Historically, major pixel density display and manufacturing challenges have been discouraged by Apple (and many other companies) from using LEDs in laptops – a situation that could change as large OLEDs become more common on TV and drop in price. Being forced to waste nearly $ 700 million if otherwise unused OLED production capacity can give Apple the incentive it needs to switch the switch rather than later. But the company also looked at mini-LEDs as an alternative, Kuo noted again in April due to price advantages.

Apple chips

There does not seem to be any question at this time that Apple will move away from Intel processors to its own CPUs and GPUs over the next one and a half year. Although some observers were optimistic that an ARM-powered Mac could debut at this year's WWDC, it did not happen, but several reports have claimed that this will happen from 2020. The transition seems likely to start with Apple Apple processors from laptop rather than in desktop classes, so the company's lower-power MacBooks will lead the way instead of computing iMac Pros or Mac Pros.

For Apple, which manages one of the major sources of Mac software (Mac App Store) and has lots of experience with dramatic chip transitions, the Intel-to-ARM switch has fewer risks than most other companies. On the software side, Mac's previous Power PC chips switch to Intel was smoother than expected, and Apple seems to lay the groundwork for an even lighter third-party app switch with features like Catalyst (aka Marzipan) and Bitcode, which will probably automate much of it the software conversion process for developers.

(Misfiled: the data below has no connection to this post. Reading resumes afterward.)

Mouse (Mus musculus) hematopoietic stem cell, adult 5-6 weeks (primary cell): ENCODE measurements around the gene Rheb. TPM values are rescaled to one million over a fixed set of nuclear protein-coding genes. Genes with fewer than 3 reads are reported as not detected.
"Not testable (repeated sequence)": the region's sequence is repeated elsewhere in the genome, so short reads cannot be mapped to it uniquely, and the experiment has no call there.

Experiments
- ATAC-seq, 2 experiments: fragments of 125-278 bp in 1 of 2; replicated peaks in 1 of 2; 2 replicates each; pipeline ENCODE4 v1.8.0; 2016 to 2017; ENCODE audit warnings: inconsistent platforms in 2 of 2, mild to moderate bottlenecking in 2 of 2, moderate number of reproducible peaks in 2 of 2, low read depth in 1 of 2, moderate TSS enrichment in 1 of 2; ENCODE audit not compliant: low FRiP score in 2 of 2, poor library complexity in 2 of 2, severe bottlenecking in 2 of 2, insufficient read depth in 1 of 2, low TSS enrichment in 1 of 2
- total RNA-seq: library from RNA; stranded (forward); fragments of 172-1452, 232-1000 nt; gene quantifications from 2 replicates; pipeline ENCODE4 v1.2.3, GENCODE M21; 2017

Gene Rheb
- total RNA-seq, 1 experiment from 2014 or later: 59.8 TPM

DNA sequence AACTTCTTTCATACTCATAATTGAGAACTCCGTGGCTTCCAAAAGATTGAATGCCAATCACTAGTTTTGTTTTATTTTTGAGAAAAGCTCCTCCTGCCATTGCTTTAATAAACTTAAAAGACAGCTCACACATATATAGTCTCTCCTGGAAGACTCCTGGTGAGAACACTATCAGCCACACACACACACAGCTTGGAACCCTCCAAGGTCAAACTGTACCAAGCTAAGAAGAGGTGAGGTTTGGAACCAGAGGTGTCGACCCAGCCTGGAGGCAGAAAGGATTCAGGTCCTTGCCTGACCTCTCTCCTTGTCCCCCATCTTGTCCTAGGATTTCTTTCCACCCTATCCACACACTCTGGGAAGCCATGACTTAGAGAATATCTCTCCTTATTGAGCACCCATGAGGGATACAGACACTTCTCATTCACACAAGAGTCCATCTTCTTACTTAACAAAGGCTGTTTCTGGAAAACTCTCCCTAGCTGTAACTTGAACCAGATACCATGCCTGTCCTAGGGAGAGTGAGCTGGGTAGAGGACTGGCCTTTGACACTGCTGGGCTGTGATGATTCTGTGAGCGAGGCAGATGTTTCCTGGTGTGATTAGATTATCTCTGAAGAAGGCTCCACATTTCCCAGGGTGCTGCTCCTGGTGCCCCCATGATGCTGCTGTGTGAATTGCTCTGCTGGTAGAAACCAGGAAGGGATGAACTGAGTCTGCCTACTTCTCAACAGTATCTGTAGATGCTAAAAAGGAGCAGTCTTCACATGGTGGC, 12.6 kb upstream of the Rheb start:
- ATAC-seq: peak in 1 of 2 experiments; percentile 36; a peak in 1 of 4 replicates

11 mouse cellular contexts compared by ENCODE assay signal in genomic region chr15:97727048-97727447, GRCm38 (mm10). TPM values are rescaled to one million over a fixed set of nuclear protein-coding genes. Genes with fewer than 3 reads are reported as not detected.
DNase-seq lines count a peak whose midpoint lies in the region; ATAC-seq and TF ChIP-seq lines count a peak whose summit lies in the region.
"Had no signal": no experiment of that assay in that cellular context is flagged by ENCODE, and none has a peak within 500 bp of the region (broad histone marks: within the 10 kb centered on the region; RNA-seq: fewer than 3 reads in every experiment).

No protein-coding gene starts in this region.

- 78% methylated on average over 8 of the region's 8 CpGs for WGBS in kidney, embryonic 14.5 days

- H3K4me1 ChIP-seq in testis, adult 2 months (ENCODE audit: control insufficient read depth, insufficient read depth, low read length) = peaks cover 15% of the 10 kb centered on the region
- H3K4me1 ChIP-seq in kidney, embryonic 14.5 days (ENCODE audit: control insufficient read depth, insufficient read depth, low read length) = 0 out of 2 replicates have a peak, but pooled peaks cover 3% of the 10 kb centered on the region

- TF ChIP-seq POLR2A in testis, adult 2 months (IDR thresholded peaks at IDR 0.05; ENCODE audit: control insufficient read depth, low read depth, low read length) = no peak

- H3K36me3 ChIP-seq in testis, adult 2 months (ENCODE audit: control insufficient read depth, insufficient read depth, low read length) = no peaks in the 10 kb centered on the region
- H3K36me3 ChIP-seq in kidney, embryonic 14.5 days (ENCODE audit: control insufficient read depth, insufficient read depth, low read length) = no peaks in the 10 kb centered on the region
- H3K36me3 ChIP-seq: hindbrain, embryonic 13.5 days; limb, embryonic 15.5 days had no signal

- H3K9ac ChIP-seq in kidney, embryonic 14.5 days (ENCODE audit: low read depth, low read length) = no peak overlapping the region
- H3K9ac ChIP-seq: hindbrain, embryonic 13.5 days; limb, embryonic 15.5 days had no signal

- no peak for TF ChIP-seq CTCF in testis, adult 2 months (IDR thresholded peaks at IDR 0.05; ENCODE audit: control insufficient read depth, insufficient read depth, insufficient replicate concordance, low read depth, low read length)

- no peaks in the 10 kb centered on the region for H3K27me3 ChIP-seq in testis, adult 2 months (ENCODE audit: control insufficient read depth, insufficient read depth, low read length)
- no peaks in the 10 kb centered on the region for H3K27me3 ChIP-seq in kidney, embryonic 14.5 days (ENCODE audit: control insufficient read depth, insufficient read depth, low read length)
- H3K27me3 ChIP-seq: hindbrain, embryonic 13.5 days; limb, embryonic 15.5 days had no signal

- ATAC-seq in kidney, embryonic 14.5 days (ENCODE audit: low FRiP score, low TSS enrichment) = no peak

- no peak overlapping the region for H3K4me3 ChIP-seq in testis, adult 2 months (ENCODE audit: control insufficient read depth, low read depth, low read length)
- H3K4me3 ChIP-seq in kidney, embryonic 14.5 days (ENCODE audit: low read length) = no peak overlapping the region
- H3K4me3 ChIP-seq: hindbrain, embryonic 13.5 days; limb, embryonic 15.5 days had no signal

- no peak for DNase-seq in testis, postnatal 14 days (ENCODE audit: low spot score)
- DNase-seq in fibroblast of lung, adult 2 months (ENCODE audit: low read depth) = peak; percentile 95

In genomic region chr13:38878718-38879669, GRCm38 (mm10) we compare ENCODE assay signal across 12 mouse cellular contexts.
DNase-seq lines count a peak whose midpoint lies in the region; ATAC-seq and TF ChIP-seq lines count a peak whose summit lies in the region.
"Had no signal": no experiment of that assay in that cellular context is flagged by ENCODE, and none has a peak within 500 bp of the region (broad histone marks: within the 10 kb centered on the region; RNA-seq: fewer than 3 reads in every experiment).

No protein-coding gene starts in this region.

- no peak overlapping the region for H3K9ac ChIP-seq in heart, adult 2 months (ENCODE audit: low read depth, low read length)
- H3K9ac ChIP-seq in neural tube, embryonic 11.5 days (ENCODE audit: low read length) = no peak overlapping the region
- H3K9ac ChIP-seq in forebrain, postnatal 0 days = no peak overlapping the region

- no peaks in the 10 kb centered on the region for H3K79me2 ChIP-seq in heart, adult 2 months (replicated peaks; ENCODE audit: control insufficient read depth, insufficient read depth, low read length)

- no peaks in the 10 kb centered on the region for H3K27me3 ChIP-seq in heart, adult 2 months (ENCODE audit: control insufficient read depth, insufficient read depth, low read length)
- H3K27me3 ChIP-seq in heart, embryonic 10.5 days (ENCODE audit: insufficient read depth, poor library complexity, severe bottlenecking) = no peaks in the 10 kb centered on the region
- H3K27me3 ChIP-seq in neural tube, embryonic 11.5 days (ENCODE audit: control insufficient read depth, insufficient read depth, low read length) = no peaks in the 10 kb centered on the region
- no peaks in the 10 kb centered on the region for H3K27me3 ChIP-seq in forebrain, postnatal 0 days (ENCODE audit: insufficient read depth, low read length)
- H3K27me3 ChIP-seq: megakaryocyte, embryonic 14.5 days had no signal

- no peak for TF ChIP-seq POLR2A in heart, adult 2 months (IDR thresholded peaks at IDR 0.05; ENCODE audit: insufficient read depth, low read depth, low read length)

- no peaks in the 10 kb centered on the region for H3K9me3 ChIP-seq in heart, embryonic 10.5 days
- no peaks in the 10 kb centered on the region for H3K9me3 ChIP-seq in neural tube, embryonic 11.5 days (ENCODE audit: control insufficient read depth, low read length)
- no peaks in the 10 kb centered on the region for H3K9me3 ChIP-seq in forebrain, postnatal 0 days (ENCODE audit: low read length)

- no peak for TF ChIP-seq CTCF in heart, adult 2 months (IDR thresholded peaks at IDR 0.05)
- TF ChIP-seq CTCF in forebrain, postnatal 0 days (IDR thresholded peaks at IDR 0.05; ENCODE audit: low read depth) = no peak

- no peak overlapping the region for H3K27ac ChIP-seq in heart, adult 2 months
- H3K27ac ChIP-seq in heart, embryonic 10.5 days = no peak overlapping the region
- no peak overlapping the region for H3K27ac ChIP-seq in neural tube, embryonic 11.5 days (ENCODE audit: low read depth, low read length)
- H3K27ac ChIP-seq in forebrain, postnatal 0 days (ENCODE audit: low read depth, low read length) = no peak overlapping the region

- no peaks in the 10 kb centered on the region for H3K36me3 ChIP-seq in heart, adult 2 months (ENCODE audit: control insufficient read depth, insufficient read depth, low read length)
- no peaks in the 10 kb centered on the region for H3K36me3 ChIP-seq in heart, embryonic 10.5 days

Hardware performance gains could be ridiculously large. Armed with Tablet-Class A12X Bionic Chips, 2018 iPad Pros is already competing with Intel Core i7-based MacBook Pros in raw computing power and delivering outstanding battery life in much smaller form factors. By 2020, Apple could choose to place very powerful chips and larger batteries in MacBooks or to keep performance similar in a thinner chassis.

That's probably the biggest risk for Apple, what will happen to users who rely on Boot Camp, Mac feature that lets Intel-powered machines start on Windows to run PC apps and games. A switch from Intel chips could kill Boot Camp directly and be able to push Apple to take another direction – let go of Windows support entirely (light), relying solely on ARM-compatible Windows applications (quite easily), allowing slow speed Intel Windows emulation (hard), or integrate Windows app support directly into macOS (hardest and most unlikely). Throwing the function completely will mean alienation and possibly losing Mac users who still need PC apps for some reason, so some kind of compromise would be beneficial if not needed.

Don't Expect All These Changes at Once [19659004] While there will certainly be some major changes in the near future, don't expect Apple's entire laptop to radically transform at the same time. Historically, the company rolls out new features to one or two machines at a time before embarking on any new technology, so much to meet production and component sourcing problems to reduce the risk of failure with new parts. OLED monitors can e.g. First appear in an advanced MacBook Pro before crashing into low-volume MacBooks, while Apple CPUs and GPUs can first come up with a thinner, more energy-efficient MacBook MacBook (purchased by people who does not use Boot Camp).

The only change likely to appear in Apple's laptops as soon as possible is the revised scissor keyboard. It will eventually arrive in 2019 MacBook Air models, which are likely to debut in October before coming to the MacBook Pros by 2020. The hot keys can quickly help Apple reduce the long-life problems around its machines and set the stage more dramatic improvements. in the following year.